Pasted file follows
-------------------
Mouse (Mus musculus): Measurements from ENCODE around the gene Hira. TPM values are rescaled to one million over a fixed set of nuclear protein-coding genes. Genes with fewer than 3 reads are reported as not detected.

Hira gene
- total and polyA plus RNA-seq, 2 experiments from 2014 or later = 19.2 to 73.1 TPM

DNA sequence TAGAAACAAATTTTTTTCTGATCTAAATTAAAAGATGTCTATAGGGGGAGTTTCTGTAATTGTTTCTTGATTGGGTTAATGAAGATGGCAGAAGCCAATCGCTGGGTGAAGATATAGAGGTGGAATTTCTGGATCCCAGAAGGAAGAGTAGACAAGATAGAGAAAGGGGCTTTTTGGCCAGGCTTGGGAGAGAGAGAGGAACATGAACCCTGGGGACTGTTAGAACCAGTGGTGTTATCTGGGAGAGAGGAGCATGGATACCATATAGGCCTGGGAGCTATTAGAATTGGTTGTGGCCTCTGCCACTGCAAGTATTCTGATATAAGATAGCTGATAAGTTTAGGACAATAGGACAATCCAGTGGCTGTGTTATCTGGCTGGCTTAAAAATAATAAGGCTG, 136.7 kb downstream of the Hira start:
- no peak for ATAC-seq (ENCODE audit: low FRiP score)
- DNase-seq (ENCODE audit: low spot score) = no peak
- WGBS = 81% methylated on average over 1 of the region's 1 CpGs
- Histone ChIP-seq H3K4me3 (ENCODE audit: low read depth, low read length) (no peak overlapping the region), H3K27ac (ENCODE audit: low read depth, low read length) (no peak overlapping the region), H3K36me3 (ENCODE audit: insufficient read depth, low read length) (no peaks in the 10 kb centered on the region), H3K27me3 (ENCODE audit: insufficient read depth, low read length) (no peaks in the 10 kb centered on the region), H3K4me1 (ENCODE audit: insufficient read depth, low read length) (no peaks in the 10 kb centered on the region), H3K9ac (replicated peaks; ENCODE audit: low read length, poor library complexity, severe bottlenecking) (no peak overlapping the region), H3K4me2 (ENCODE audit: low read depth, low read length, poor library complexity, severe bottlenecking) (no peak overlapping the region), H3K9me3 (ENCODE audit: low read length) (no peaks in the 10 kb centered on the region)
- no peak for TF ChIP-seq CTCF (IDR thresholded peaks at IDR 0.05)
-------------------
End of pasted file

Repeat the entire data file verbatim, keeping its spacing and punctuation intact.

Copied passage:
Mouse (Mus musculus): Measurements from ENCODE around the gene Hira. TPM values are rescaled to one million over a fixed set of nuclear protein-coding genes. Genes with fewer than 3 reads are reported as not detected.

Hira gene
- total and polyA plus RNA-seq, 2 experiments from 2014 or later = 19.2 to 73.1 TPM

DNA sequence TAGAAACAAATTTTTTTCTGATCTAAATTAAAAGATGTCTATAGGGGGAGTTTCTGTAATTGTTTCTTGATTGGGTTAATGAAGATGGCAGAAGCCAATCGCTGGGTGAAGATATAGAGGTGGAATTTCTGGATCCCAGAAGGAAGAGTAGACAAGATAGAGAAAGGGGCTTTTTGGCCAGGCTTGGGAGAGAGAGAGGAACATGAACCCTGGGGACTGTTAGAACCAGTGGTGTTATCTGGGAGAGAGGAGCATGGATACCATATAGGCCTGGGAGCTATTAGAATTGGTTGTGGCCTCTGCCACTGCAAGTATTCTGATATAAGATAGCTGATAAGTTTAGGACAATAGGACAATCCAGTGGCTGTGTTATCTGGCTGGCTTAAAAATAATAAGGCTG, 136.7 kb downstream of the Hira start:
- no peak for ATAC-seq (ENCODE audit: low FRiP score)
- DNase-seq (ENCODE audit: low spot score) = no peak
- WGBS = 81% methylated on average over 1 of the region's 1 CpGs
- Histone ChIP-seq H3K4me3 (ENCODE audit: low read depth, low read length) (no peak overlapping the region), H3K27ac (ENCODE audit: low read depth, low read length) (no peak overlapping the region), H3K36me3 (ENCODE audit: insufficient read depth, low read length) (no peaks in the 10 kb centered on the region), H3K27me3 (ENCODE audit: insufficient read depth, low read length) (no peaks in the 10 kb centered on the region), H3K4me1 (ENCODE audit: insufficient read depth, low read length) (no peaks in the 10 kb centered on the region), H3K9ac (replicated peaks; ENCODE audit: low read length, poor library complexity, severe bottlenecking) (no peak overlapping the region), H3K4me2 (ENCODE audit: low read depth, low read length, poor library complexity, severe bottlenecking) (no peak overlapping the region), H3K9me3 (ENCODE audit: low read length) (no peaks in the 10 kb centered on the region)
- no peak for TF ChIP-seq CTCF (IDR thresholded peaks at IDR 0.05)